This past November I made my first trip to Washington, D.C. It was a lovely experience and helped to bring the history of this country alive in new ways. Two of the most meaningful museums for me were the African American Museum and the Holocaust Museum. It was painful and humbling to witness evidence for the ways that our world and our country have turned a blind eye to injustice or have often been the instigators of inequality.
A little over a week ago, the Golden Globes focused on the #metoo movement. It was encouraging to hear Oprah’s speech, especially when she directed her talk to the young women watching the broadcast. But listening to story after story of women being overlooked, assaulted and abused is awful – this is reality for many of my sisters.
Have we changed? Yes. But….
It is worth celebrating the end of slavery and the Jim Crow era. It is worth celebrating women claiming their rights and saying no to sexual assault and abuse. It is worth celebrating those who helped bring about changes and gave everything to do so.
But we cannot stop here. Both racism and sexism deal with structures of power and control. Even when the more overt sides of these issues are quelled, there still remains the subtle beliefs and structures that continue to create chaos and hatred in our society.
I visited Dr. Martin Luther King Jr.’s Memorial in DC. I cried as I looked on his statue and read quotes of his. I cried because his call to freedom and equality are just as needed today. While so much has changed, it can feel like nothing has changed.
We have come a long way, but we have a long way to go. We find ourselves in the middle of change.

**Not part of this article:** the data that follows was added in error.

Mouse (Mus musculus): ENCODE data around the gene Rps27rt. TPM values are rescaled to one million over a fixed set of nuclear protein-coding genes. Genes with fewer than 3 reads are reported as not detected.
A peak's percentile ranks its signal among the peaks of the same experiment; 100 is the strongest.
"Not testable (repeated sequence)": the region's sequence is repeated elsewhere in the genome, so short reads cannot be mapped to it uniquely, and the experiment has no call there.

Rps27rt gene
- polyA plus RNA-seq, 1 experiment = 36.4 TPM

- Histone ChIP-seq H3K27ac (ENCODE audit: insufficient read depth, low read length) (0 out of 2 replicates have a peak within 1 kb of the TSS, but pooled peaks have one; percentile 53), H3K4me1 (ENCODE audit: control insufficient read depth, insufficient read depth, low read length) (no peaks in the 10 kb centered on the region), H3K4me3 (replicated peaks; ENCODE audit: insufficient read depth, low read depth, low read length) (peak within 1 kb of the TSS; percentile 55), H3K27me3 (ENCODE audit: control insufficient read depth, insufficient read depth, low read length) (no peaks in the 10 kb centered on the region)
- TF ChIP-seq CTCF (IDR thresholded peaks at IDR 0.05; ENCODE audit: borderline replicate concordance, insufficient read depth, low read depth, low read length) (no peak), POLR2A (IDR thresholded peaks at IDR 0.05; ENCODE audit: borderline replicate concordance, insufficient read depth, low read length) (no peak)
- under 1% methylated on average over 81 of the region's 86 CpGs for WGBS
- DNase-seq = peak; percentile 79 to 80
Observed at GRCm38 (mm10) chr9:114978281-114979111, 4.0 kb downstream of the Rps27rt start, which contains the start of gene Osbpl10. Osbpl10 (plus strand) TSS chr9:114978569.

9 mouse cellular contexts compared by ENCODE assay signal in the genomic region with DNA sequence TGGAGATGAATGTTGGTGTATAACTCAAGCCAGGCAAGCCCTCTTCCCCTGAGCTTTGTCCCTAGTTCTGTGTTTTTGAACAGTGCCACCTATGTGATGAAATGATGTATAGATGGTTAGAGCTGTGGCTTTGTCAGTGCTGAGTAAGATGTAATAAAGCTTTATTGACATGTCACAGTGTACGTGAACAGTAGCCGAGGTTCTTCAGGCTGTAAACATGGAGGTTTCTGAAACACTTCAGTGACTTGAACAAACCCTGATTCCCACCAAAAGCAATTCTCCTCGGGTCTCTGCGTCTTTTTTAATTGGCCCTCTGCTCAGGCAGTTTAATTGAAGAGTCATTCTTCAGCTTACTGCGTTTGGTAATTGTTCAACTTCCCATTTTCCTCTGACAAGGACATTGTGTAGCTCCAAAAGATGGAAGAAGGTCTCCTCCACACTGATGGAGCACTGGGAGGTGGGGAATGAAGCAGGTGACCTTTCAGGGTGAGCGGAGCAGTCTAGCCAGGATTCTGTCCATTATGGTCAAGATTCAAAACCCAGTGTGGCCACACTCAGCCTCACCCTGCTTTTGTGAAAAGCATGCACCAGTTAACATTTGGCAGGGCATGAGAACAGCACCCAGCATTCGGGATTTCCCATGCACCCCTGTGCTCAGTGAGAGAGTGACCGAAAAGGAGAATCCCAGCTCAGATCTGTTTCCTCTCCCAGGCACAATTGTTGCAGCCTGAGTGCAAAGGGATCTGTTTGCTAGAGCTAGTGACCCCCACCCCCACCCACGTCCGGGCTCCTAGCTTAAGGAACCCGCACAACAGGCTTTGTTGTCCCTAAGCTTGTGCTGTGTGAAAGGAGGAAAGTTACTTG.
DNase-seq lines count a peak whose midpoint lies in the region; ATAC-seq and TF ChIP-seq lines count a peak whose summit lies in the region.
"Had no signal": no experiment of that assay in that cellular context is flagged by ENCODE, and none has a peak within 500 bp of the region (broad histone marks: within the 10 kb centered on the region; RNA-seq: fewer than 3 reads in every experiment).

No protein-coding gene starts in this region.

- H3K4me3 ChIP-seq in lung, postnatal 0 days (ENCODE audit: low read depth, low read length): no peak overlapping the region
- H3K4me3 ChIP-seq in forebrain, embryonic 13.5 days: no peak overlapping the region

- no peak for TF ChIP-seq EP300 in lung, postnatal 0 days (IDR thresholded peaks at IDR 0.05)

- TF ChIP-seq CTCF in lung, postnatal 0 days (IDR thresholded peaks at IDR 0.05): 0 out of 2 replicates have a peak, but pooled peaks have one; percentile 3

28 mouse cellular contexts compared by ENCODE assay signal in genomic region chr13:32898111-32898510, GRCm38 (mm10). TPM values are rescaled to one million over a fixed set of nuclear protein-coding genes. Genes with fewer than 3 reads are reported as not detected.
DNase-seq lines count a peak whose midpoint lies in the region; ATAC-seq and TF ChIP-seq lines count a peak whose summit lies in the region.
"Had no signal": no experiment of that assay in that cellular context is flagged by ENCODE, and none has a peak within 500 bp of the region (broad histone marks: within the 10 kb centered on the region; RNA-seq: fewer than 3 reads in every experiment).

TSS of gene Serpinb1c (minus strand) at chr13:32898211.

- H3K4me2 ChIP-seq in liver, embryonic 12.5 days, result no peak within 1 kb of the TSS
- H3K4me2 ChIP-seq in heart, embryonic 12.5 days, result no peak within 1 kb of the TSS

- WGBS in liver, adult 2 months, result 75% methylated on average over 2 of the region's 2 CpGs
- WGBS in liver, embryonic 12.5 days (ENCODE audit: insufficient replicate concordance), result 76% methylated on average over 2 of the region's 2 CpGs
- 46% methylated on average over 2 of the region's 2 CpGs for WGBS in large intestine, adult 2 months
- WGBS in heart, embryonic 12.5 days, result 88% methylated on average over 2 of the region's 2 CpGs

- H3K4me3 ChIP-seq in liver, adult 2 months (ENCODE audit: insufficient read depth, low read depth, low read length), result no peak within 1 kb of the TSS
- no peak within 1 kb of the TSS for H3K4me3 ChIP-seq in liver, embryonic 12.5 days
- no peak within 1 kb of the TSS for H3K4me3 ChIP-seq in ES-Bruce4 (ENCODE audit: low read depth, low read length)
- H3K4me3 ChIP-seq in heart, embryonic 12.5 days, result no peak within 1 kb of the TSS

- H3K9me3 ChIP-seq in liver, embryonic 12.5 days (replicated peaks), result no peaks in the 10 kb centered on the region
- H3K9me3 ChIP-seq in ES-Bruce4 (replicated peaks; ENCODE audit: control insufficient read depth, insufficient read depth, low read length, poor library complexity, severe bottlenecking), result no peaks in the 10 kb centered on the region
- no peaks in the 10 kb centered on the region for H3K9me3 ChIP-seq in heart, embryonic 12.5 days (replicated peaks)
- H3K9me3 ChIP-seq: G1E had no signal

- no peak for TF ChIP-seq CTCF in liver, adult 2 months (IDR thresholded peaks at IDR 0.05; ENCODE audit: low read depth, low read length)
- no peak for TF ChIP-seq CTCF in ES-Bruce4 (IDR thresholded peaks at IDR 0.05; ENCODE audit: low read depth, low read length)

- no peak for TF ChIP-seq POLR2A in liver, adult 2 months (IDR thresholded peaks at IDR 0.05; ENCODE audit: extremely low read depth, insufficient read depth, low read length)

The temptation in the midst of change is to become hopeless or full of false hope. We become hopeless when the work seems too extensive, and those resisting change seem infinite. We lean into a false hope (or as Dr. King would say, a “superficial optimism”) when we see some change and assume all the work is finished.
How do we keep hope? How do we stay grounded in reality? How do we stand in the tension of the middle space of change?
I must admit that I have struggled to hope this past year. Discord in our country, countless stories of abuse, Charlottesville, and most recently the statements made by our president about Haiti and African countries, have made me want to give up. It is disheartening for me to witness one in power make, at the least, dismissive, at the worst, racist, statements. (Note: While this past year has been particularly hopeless for me, I must acknowledge that as a white woman, I have had the privilege to be removed for much of the racist sentiments and violence that the African American community has dealt with on a daily basis.)
I feel a bit like the little drummer boy, with not much to offer. The abilities I have to make changes seem small and insignificant. I am not a politician with a large base to fund my fight. I am not a person of note, to whom many will listen to. Here’s what I can do.
I can write and speak to those in my communities. I can march. I can write my politicians. And I can pray.
Perhaps you feel similarly powerless in the face of these problems. I invite you to join me in this midway between change. Let us grieve together. Let us pray together. Let us not settle for easy answers. Let us encourage each other to keep fighting for change. Let us be surrogates of hope for those who feel hopeless and worn out.
Let us be together.
To help you pray and reflect through these ideas, I’ve written a few questions. Spend some time praying through these questions with God:
- How do I respond to the problems I see around me? Do I tend towards hopelessness or towards a false optimism? Why might that be?
- God, how might you want to meet me here?
- How do I feel about stepping into the middle of change? How do I need Jesus in this place?
- Jesus, show me your heart for people impacted by racism, sexism, etc. How do you see them? Where are you calling me to in the midst of these problems?